Baseball Parks, Fields, and Complexes

Scenes From The Ball Park – The Return of the Bad Apple, continued

Bottom of the 2nd Inning:

Later that evening, after returning home and taking care of some household responsibilities, I made myself a nice cup of decaf tea and headed downstairs to my home office. My office was my sanctuary for writing articles, doing research, catching up on all things baseball, and was the only room in my house that I personally decorated. The pictures on the walls were a tad crooked. Some of the older posters were creased and faded. The room itself could have used a fresh coat of paint and a deep cleaning to get the college dorm room smell out of it. But, it was my place of refuge and a great place to unwind and think deeply about baseball. Tonight, I went down to my baseball room with a mission – Who was in the photo and what could I learn about him?

I found the photo in my pictures folder and expanded it to fill the entire computer screen. Inch by inch, I scanned the photo for clues, taking notes along the way. What team was this? What stadium was this? What league was this? How old were the players in the photo? The people in the stands, what were they wearing? Did they have any signs around the stadium that would clue me in to where the photo was taken? I stopped for a moment to think ‘you know, all I have to do is just ask Javier and Benita these questions.’ But, with the abrupt end to my lunch at the 205th, I thought it best to just stay away for the time being and try to piece together some clues without their involvement. I took a long sip of the now lukewarm tea and began my investigation of the photo again.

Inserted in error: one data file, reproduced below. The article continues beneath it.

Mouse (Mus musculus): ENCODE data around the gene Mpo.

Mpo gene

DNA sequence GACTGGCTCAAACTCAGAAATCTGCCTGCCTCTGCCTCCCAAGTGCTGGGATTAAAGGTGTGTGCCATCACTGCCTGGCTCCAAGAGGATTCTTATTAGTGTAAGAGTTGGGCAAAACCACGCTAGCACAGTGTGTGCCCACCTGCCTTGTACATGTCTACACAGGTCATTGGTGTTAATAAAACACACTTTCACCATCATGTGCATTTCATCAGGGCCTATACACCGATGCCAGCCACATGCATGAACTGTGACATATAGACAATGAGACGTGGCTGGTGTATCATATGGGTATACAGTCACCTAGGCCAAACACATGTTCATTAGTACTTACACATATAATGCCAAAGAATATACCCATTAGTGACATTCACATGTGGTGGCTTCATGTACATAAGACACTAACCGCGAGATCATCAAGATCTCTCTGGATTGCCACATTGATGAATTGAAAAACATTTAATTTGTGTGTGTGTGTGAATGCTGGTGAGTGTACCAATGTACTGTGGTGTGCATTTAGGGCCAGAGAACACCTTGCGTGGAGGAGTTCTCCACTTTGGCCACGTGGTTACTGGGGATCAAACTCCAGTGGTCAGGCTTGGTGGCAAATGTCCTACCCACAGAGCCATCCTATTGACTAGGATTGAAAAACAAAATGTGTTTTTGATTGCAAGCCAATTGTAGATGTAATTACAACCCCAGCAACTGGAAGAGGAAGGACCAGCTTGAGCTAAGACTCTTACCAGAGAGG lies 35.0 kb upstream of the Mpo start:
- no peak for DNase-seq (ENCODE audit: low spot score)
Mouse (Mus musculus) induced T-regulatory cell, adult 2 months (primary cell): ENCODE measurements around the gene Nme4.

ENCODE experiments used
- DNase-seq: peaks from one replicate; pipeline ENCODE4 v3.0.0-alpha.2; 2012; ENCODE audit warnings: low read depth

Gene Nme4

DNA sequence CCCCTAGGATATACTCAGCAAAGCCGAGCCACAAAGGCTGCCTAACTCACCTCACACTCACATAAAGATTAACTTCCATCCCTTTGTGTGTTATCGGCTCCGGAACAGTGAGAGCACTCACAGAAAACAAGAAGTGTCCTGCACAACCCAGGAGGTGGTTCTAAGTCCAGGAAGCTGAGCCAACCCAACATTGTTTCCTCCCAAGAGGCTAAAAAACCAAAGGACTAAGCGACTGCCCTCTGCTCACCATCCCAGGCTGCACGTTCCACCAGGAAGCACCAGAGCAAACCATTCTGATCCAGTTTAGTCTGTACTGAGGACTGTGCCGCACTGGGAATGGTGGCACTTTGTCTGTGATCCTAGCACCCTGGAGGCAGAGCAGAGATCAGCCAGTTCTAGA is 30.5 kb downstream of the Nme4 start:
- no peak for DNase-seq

The photo was so grainy and creased and not in very good condition. I strained my eyes to see a few business banners along the backstop area. The Cuban flag was prominently being held by a few fans. Most of the men in the stands were dressed as if they had just come from working on a farm or in a machine shop. There were very few woman I could make out in the photo, and they were similarly dressed. It was like a recreational game, not a big time Cuban National team or Professional League. If you look up photos from the 1950s and 1960s of fans in the stands at Major League Baseball games, the dress code looked more like business casual and Sunday best. These fans were not dressed up at all, from what I could see. I zoomed in on an object in the sky, it appeared to be some kind of military plane. Maybe the stadium was near an airport? There were no other markings on dugouts or billboards to denote the name of the stadium.

Then, I zoomed in on the players to see if any last names or numbers or uniform markings could help me. Again, it looked kind of like a recreational baseball league game with basic uniforms – hat, matching shirts, black/gray pants. The photos was black and white, so I obviously couldn’t get much information on color schemes or anything distinguishing about the hats or jerseys. Struck out there. Then, I noticed some white lettering in the bottom right corner of the photo. I zoomed in as far as I could without it being completely blurry. In the corner, there was a row of sentences. It started with “June 8, 1964” then “Havana Summer Sports” then “La Palma vs Batua” and then “B.A. No hitter. T Reilly.”

So I continued to look harder and harder at this photo of Tiziano and Benita’s Grandfather, perhaps a young man living in Cuba, who was a Cuban baseball player, perhaps a very good baseball player, who threw a no hitter at this particular game. Who took the photo? Who is T. Reilly? Havana Summer Sports, was that a recreation league in the 1960s? Why was Javier being so secretive about a photo of his children’s grandfather, perhaps his father and his accomplishments on the baseball field? I stared and drank my tea and stared some more until my eyes were literally straining and watering up. A knock on the door to my baseball room startled me and brought me out of my staring contest with the photo. It was Tim, who came down to see the photo. He put his hand on the back of my chair and leaned into the photo. I had zoomed in on the dugout area to look for any other clues before retiring for the evening. And then Timmy said something rather profound, pointing to a woman standing next to the third base dugout looking directly at the pitcher in question. “Hey Dad, that woman looks just like Benita.”

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